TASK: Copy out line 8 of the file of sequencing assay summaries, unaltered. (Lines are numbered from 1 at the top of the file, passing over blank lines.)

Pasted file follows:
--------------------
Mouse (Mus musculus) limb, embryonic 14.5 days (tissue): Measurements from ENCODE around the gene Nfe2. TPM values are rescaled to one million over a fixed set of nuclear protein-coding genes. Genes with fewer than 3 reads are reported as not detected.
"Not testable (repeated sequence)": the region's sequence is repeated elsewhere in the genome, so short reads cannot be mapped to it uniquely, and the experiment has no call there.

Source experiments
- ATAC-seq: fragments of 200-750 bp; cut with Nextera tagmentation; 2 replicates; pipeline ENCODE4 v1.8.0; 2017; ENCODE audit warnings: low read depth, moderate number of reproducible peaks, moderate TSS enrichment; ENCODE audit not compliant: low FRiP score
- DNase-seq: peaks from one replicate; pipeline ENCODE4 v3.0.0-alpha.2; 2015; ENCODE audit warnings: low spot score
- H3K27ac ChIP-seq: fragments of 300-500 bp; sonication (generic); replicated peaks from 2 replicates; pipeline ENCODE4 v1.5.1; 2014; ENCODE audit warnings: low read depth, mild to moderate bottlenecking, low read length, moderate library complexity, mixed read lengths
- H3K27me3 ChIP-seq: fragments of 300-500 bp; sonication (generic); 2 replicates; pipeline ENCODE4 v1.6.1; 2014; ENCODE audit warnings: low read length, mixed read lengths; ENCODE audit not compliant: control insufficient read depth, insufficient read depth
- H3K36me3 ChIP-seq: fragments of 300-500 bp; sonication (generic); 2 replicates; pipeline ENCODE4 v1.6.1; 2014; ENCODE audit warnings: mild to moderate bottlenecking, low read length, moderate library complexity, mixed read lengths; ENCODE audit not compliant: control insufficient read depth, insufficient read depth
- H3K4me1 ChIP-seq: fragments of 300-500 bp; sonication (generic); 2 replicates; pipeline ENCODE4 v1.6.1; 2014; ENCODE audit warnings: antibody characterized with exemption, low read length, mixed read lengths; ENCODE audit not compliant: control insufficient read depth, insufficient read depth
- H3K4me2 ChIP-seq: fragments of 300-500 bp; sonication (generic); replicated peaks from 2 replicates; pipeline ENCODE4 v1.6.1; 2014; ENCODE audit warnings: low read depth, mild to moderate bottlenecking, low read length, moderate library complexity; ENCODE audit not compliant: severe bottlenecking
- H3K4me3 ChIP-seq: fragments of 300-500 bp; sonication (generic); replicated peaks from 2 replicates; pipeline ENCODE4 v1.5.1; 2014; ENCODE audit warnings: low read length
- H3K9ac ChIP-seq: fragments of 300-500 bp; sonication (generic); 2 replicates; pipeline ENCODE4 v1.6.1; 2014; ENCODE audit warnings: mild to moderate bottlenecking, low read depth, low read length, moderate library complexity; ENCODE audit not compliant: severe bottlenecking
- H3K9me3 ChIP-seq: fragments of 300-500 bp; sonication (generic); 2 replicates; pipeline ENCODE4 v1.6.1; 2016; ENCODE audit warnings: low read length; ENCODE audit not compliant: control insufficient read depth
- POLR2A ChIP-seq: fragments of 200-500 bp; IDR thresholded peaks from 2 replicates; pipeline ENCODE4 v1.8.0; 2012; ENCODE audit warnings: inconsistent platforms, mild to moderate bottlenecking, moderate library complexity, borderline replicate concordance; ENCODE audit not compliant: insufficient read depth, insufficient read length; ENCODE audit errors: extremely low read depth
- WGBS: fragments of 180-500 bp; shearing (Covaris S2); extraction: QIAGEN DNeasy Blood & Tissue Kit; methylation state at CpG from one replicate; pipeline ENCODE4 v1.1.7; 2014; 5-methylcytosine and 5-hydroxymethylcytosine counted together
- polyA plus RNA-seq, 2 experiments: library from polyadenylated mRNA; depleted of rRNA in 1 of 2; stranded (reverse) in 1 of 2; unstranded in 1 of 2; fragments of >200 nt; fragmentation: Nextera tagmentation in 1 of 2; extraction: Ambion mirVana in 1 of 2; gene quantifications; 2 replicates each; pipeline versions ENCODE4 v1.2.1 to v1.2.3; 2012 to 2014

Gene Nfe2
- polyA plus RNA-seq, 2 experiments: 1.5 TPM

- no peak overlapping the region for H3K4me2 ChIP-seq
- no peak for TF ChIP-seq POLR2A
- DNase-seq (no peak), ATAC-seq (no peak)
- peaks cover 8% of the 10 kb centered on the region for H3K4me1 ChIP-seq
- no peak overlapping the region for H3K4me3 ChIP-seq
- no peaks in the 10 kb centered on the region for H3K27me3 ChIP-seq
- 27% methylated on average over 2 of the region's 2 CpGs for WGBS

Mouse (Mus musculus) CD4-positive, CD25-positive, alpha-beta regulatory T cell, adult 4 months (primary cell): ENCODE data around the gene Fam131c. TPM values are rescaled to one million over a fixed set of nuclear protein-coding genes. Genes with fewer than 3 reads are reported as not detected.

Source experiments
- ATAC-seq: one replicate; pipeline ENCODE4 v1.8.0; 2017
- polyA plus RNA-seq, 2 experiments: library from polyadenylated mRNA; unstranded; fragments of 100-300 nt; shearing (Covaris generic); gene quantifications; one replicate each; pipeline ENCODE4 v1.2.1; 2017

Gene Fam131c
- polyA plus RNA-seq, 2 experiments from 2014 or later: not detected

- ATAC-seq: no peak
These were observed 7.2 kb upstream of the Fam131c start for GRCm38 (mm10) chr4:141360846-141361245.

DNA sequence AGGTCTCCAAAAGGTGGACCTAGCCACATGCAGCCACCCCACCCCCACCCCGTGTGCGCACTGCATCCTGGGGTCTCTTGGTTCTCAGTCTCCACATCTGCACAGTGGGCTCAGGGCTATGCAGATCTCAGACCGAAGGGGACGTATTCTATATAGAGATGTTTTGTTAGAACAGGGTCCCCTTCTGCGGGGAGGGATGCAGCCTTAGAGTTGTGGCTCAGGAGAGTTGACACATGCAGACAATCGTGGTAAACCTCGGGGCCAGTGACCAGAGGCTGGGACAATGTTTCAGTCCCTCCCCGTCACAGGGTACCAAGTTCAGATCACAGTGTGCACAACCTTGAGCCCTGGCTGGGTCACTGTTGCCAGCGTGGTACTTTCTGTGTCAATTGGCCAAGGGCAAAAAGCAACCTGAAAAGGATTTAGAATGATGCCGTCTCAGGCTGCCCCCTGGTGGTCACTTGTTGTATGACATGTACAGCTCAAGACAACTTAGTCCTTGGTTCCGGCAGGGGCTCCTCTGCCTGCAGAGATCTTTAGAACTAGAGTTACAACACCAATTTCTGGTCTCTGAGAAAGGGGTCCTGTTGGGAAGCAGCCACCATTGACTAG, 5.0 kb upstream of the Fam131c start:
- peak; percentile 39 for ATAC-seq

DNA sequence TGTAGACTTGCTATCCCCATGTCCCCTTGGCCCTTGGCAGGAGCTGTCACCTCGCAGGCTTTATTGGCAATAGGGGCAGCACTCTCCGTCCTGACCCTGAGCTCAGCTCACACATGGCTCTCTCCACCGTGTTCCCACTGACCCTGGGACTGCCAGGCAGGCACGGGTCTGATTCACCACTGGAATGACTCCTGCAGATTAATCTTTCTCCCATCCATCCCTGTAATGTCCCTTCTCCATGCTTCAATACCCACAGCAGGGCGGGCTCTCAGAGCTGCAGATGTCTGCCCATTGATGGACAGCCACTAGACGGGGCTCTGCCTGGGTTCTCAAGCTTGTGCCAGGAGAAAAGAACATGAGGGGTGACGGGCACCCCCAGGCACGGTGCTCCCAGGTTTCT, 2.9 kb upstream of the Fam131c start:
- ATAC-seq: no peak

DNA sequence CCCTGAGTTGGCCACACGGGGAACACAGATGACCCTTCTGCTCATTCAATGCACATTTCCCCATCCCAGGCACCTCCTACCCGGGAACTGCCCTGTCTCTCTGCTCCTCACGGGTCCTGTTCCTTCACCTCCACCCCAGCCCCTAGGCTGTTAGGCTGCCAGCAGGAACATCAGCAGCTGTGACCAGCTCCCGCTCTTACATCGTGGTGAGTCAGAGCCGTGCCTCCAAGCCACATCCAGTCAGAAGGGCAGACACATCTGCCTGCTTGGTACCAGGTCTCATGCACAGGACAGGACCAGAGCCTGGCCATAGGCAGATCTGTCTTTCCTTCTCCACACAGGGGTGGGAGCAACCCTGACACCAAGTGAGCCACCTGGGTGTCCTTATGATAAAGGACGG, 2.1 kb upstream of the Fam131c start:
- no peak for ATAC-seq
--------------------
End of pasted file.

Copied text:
- H3K36me3 ChIP-seq: fragments of 300-500 bp; sonication (generic); 2 replicates; pipeline ENCODE4 v1.6.1; 2014; ENCODE audit warnings: mild to moderate bottlenecking, low read length, moderate library complexity, mixed read lengths; ENCODE audit not compliant: control insufficient read depth, insufficient read depth